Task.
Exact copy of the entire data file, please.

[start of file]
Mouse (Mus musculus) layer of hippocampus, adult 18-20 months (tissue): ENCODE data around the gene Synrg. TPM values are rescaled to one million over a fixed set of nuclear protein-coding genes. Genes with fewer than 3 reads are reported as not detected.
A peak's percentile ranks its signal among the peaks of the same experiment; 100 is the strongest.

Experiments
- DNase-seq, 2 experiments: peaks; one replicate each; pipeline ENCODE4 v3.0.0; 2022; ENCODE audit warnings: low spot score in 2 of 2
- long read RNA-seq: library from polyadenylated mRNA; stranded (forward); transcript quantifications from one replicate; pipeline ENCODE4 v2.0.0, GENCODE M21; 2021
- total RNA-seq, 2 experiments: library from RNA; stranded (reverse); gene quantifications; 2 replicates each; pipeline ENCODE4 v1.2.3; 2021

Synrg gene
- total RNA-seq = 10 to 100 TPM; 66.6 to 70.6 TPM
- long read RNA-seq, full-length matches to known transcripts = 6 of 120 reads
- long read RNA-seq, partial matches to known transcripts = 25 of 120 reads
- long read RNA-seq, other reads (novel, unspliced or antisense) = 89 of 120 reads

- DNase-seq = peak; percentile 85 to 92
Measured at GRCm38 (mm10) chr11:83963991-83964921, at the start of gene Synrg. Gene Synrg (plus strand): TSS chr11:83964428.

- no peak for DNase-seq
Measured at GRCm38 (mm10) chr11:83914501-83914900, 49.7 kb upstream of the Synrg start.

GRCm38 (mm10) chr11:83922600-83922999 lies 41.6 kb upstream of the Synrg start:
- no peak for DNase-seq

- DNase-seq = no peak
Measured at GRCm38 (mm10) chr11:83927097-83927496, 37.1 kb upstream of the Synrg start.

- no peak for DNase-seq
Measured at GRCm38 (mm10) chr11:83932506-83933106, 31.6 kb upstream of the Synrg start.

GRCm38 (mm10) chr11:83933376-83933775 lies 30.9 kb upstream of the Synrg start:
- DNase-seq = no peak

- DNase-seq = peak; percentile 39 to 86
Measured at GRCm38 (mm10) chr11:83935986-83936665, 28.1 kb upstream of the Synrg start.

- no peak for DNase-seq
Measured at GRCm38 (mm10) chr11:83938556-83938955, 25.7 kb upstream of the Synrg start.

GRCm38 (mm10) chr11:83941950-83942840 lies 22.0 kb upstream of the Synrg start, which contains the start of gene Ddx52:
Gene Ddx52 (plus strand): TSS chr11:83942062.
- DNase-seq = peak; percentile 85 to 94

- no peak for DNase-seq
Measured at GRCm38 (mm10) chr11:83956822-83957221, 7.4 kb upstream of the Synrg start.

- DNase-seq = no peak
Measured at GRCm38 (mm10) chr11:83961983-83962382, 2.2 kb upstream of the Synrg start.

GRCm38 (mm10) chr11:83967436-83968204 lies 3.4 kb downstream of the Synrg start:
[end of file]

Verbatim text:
Mouse (Mus musculus) layer of hippocampus, adult 18-20 months (tissue): ENCODE data around the gene Synrg. TPM values are rescaled to one million over a fixed set of nuclear protein-coding genes. Genes with fewer than 3 reads are reported as not detected.
A peak's percentile ranks its signal among the peaks of the same experiment; 100 is the strongest.

Experiments
- DNase-seq, 2 experiments: peaks; one replicate each; pipeline ENCODE4 v3.0.0; 2022; ENCODE audit warnings: low spot score in 2 of 2
- long read RNA-seq: library from polyadenylated mRNA; stranded (forward); transcript quantifications from one replicate; pipeline ENCODE4 v2.0.0, GENCODE M21; 2021
- total RNA-seq, 2 experiments: library from RNA; stranded (reverse); gene quantifications; 2 replicates each; pipeline ENCODE4 v1.2.3; 2021

Synrg gene
- total RNA-seq = 10 to 100 TPM; 66.6 to 70.6 TPM
- long read RNA-seq, full-length matches to known transcripts = 6 of 120 reads
- long read RNA-seq, partial matches to known transcripts = 25 of 120 reads
- long read RNA-seq, other reads (novel, unspliced or antisense) = 89 of 120 reads

- DNase-seq = peak; percentile 85 to 92
Measured at GRCm38 (mm10) chr11:83963991-83964921, at the start of gene Synrg. Gene Synrg (plus strand): TSS chr11:83964428.

- no peak for DNase-seq
Measured at GRCm38 (mm10) chr11:83914501-83914900, 49.7 kb upstream of the Synrg start.

GRCm38 (mm10) chr11:83922600-83922999 lies 41.6 kb upstream of the Synrg start:
- no peak for DNase-seq

- DNase-seq = no peak
Measured at GRCm38 (mm10) chr11:83927097-83927496, 37.1 kb upstream of the Synrg start.

- no peak for DNase-seq
Measured at GRCm38 (mm10) chr11:83932506-83933106, 31.6 kb upstream of the Synrg start.

GRCm38 (mm10) chr11:83933376-83933775 lies 30.9 kb upstream of the Synrg start:
- DNase-seq = no peak

- DNase-seq = peak; percentile 39 to 86
Measured at GRCm38 (mm10) chr11:83935986-83936665, 28.1 kb upstream of the Synrg start.

- no peak for DNase-seq
Measured at GRCm38 (mm10) chr11:83938556-83938955, 25.7 kb upstream of the Synrg start.

GRCm38 (mm10) chr11:83941950-83942840 lies 22.0 kb upstream of the Synrg start, which contains the start of gene Ddx52:
Gene Ddx52 (plus strand): TSS chr11:83942062.
- DNase-seq = peak; percentile 85 to 94

- no peak for DNase-seq
Measured at GRCm38 (mm10) chr11:83956822-83957221, 7.4 kb upstream of the Synrg start.

- DNase-seq = no peak
Measured at GRCm38 (mm10) chr11:83961983-83962382, 2.2 kb upstream of the Synrg start.

GRCm38 (mm10) chr11:83967436-83968204 lies 3.4 kb downstream of the Synrg start: